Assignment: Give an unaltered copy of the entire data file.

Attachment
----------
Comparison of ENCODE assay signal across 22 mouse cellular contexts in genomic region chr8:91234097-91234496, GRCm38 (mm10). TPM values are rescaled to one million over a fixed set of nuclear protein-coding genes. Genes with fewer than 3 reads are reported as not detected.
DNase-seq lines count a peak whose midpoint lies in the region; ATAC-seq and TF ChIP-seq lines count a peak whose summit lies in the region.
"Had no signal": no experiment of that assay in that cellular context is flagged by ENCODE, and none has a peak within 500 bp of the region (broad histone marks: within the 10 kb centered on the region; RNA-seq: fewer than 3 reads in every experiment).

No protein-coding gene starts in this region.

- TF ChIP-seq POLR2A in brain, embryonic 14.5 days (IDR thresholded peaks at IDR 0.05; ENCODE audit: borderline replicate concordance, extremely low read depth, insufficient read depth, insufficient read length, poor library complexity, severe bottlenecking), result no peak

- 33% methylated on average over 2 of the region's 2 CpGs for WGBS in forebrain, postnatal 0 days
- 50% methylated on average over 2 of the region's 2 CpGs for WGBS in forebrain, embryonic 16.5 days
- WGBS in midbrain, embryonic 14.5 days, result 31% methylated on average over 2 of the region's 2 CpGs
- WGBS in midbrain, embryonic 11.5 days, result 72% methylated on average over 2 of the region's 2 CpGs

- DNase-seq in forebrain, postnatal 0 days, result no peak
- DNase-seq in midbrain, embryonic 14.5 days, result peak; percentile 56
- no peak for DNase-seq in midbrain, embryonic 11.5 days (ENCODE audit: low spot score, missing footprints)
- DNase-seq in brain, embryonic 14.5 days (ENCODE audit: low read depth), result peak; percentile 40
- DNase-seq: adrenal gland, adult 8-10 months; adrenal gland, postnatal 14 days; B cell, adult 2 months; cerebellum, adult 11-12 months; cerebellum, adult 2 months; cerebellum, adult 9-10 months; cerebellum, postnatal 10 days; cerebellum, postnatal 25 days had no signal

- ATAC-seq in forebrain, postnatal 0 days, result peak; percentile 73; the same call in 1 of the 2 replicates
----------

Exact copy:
Comparison of ENCODE assay signal across 22 mouse cellular contexts in genomic region chr8:91234097-91234496, GRCm38 (mm10). TPM values are rescaled to one million over a fixed set of nuclear protein-coding genes. Genes with fewer than 3 reads are reported as not detected.
DNase-seq lines count a peak whose midpoint lies in the region; ATAC-seq and TF ChIP-seq lines count a peak whose summit lies in the region.
"Had no signal": no experiment of that assay in that cellular context is flagged by ENCODE, and none has a peak within 500 bp of the region (broad histone marks: within the 10 kb centered on the region; RNA-seq: fewer than 3 reads in every experiment).

No protein-coding gene starts in this region.

- TF ChIP-seq POLR2A in brain, embryonic 14.5 days (IDR thresholded peaks at IDR 0.05; ENCODE audit: borderline replicate concordance, extremely low read depth, insufficient read depth, insufficient read length, poor library complexity, severe bottlenecking), result no peak

- 33% methylated on average over 2 of the region's 2 CpGs for WGBS in forebrain, postnatal 0 days
- 50% methylated on average over 2 of the region's 2 CpGs for WGBS in forebrain, embryonic 16.5 days
- WGBS in midbrain, embryonic 14.5 days, result 31% methylated on average over 2 of the region's 2 CpGs
- WGBS in midbrain, embryonic 11.5 days, result 72% methylated on average over 2 of the region's 2 CpGs

- DNase-seq in forebrain, postnatal 0 days, result no peak
- DNase-seq in midbrain, embryonic 14.5 days, result peak; percentile 56
- no peak for DNase-seq in midbrain, embryonic 11.5 days (ENCODE audit: low spot score, missing footprints)
- DNase-seq in brain, embryonic 14.5 days (ENCODE audit: low read depth), result peak; percentile 40
- DNase-seq: adrenal gland, adult 8-10 months; adrenal gland, postnatal 14 days; B cell, adult 2 months; cerebellum, adult 11-12 months; cerebellum, adult 2 months; cerebellum, adult 9-10 months; cerebellum, postnatal 10 days; cerebellum, postnatal 25 days had no signal

- ATAC-seq in forebrain, postnatal 0 days, result peak; percentile 73; the same call in 1 of the 2 replicates